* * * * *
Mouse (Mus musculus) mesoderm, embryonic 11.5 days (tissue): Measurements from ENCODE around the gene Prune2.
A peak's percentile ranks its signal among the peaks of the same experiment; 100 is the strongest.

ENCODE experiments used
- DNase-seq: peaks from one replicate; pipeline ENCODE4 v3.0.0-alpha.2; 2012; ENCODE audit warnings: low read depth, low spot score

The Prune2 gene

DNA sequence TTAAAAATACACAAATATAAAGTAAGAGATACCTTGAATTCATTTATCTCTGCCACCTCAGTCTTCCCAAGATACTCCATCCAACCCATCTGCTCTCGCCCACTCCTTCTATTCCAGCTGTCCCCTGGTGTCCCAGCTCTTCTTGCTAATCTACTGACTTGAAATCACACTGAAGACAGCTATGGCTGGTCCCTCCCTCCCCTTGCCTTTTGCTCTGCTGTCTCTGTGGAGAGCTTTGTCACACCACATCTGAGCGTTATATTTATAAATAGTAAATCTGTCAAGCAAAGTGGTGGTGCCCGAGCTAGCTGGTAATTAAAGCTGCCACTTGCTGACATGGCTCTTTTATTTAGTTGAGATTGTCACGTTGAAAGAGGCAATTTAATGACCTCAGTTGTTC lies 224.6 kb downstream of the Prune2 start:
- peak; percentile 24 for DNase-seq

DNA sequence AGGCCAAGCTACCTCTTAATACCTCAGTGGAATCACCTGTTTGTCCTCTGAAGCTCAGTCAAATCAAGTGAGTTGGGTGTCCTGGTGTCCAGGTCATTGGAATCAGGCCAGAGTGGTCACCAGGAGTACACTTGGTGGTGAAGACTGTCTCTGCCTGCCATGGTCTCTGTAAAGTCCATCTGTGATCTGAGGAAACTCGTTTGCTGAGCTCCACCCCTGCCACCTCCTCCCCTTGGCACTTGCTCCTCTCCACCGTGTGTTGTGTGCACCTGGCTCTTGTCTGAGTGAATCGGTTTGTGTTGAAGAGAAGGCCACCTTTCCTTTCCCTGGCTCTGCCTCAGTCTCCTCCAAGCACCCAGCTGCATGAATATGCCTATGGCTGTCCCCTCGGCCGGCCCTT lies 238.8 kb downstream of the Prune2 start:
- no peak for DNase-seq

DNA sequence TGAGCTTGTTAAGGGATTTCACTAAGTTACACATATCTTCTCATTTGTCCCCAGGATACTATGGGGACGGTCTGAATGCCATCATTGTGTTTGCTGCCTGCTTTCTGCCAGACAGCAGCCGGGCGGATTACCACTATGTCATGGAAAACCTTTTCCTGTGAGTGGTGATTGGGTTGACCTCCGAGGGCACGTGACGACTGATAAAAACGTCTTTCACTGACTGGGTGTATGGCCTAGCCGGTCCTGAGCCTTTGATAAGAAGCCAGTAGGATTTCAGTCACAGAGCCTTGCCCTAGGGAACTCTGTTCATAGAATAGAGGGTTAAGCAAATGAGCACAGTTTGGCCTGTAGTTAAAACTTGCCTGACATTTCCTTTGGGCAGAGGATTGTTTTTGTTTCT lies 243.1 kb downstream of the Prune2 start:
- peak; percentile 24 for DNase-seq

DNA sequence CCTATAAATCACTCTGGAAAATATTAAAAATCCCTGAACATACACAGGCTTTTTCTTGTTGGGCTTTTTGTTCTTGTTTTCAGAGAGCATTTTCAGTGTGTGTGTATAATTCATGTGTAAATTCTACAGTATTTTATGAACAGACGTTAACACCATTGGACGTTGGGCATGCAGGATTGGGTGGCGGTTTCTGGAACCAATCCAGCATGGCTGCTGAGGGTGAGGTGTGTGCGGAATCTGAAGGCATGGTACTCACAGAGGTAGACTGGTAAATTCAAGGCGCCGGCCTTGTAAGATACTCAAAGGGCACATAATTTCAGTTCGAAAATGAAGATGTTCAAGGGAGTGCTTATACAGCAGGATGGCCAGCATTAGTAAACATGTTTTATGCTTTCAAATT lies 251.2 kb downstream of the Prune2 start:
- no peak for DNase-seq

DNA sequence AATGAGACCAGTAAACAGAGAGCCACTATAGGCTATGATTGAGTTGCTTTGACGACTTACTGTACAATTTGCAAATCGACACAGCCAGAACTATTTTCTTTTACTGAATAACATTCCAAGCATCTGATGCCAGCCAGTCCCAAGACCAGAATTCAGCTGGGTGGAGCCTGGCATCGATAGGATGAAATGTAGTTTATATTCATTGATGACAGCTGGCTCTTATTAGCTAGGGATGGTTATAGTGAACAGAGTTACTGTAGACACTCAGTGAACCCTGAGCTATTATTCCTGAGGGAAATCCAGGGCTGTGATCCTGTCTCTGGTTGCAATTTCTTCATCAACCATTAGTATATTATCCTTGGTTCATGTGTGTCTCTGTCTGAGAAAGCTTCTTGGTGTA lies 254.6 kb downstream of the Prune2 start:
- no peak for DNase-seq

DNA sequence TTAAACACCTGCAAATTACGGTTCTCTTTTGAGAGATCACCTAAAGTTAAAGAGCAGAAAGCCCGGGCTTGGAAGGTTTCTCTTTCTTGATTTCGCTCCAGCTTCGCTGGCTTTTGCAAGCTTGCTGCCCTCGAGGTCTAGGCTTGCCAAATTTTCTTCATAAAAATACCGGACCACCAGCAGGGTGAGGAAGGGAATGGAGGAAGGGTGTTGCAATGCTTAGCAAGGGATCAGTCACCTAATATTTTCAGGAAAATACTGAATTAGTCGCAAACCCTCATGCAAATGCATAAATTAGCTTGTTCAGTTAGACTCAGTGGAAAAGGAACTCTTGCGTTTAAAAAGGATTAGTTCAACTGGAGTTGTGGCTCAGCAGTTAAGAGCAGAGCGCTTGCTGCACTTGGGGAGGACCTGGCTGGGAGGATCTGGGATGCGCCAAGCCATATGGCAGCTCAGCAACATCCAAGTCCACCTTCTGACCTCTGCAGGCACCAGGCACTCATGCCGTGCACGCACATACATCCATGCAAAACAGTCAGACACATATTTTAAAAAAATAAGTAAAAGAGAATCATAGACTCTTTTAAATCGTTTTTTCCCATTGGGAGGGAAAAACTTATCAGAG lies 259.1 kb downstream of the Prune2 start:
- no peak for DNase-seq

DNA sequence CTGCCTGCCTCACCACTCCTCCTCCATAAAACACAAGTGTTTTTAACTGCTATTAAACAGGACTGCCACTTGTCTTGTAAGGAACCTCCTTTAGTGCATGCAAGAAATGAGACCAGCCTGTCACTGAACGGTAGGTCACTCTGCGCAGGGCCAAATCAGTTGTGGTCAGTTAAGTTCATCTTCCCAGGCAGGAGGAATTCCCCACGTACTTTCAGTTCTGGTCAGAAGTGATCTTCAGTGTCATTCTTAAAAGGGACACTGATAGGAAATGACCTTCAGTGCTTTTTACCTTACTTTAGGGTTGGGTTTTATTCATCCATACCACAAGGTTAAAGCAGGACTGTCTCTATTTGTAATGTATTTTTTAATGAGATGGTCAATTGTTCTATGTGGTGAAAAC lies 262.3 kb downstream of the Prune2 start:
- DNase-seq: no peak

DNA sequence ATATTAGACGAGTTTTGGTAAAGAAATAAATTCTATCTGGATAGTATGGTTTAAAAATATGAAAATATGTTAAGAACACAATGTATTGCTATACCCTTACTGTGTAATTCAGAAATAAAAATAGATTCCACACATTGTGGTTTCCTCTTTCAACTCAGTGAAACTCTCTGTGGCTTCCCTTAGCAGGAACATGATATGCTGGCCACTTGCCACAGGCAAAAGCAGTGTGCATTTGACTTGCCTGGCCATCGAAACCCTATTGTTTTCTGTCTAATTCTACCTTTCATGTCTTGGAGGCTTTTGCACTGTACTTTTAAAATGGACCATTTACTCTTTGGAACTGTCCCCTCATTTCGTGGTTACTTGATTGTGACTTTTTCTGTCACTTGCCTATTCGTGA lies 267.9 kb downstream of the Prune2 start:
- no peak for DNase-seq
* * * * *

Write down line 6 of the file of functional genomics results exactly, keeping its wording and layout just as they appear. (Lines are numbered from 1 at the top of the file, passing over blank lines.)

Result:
DNA sequence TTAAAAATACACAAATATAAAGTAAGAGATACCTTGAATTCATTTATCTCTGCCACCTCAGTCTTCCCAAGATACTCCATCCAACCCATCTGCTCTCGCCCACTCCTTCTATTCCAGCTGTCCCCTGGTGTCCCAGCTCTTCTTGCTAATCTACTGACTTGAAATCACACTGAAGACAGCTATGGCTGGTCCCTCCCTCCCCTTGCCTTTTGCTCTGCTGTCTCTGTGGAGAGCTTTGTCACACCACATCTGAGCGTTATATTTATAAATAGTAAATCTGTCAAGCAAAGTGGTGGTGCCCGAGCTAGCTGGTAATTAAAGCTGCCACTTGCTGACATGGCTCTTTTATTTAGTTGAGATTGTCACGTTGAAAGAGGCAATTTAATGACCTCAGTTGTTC lies 224.6 kb downstream of the Prune2 start: